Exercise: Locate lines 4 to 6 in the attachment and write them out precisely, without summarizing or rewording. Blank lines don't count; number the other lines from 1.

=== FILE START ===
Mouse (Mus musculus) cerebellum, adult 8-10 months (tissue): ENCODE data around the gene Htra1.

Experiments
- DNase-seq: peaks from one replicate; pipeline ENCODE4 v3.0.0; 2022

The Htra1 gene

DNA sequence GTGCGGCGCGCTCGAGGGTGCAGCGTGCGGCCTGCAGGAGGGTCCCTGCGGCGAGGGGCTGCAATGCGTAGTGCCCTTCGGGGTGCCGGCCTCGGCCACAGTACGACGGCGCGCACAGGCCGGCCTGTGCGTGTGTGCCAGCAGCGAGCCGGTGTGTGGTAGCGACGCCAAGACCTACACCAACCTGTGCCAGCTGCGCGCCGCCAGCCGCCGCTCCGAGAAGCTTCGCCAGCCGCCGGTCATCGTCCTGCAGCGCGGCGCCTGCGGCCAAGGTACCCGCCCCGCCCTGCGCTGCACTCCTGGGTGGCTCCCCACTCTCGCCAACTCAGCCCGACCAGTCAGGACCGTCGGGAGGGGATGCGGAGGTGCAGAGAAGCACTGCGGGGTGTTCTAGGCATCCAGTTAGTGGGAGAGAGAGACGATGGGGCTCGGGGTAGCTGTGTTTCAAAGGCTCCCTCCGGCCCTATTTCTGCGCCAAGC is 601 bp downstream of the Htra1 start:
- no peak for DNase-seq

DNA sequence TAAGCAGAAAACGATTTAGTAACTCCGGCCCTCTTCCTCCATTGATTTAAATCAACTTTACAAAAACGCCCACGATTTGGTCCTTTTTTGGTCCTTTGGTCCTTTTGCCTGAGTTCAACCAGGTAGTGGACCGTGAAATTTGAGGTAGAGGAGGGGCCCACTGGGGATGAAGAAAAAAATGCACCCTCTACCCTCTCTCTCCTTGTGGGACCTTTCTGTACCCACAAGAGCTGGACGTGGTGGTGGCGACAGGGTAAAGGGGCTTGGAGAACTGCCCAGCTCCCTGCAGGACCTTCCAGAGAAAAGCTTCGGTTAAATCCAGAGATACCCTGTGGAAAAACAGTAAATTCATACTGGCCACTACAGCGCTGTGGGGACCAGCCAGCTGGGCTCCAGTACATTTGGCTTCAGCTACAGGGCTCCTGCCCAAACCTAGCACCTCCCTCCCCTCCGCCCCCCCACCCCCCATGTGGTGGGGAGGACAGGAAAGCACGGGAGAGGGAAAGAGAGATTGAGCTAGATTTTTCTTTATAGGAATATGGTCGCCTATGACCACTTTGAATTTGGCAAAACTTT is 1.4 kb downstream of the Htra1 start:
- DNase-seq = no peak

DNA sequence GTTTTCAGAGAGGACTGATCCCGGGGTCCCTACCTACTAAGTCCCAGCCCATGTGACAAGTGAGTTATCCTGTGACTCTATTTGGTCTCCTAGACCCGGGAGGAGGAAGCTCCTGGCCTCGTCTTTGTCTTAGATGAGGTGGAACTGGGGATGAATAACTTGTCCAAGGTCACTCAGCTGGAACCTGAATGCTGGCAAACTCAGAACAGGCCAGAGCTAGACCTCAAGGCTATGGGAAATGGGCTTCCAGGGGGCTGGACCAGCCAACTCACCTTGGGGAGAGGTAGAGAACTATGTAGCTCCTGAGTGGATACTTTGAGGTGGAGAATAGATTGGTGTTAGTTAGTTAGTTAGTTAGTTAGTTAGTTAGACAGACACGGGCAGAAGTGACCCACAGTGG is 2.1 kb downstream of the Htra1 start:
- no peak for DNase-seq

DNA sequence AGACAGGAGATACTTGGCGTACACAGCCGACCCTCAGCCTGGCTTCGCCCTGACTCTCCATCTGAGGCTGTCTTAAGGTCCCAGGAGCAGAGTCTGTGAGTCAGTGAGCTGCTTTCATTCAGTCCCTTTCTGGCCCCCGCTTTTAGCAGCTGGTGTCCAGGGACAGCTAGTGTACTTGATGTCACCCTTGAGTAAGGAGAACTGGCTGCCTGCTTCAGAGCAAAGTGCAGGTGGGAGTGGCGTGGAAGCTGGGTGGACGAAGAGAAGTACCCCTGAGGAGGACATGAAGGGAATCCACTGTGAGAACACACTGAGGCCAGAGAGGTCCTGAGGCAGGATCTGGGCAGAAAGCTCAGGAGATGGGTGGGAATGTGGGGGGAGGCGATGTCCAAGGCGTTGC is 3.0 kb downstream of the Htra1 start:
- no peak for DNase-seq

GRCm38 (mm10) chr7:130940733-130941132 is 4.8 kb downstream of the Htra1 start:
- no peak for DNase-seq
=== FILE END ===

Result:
The Htra1 gene

DNA sequence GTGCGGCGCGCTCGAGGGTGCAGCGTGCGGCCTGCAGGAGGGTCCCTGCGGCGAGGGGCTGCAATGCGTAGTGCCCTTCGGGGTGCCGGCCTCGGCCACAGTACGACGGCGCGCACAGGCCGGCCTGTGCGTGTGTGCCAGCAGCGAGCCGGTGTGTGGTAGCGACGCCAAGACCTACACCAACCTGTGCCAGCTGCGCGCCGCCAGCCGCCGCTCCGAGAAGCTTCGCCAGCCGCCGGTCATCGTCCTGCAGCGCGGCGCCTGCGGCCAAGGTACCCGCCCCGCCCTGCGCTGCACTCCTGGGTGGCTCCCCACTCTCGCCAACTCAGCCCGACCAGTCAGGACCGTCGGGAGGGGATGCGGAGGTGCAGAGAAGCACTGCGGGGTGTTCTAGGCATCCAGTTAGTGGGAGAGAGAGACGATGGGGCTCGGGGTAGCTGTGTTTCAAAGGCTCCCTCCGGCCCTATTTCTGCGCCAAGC is 601 bp downstream of the Htra1 start:
- no peak for DNase-seq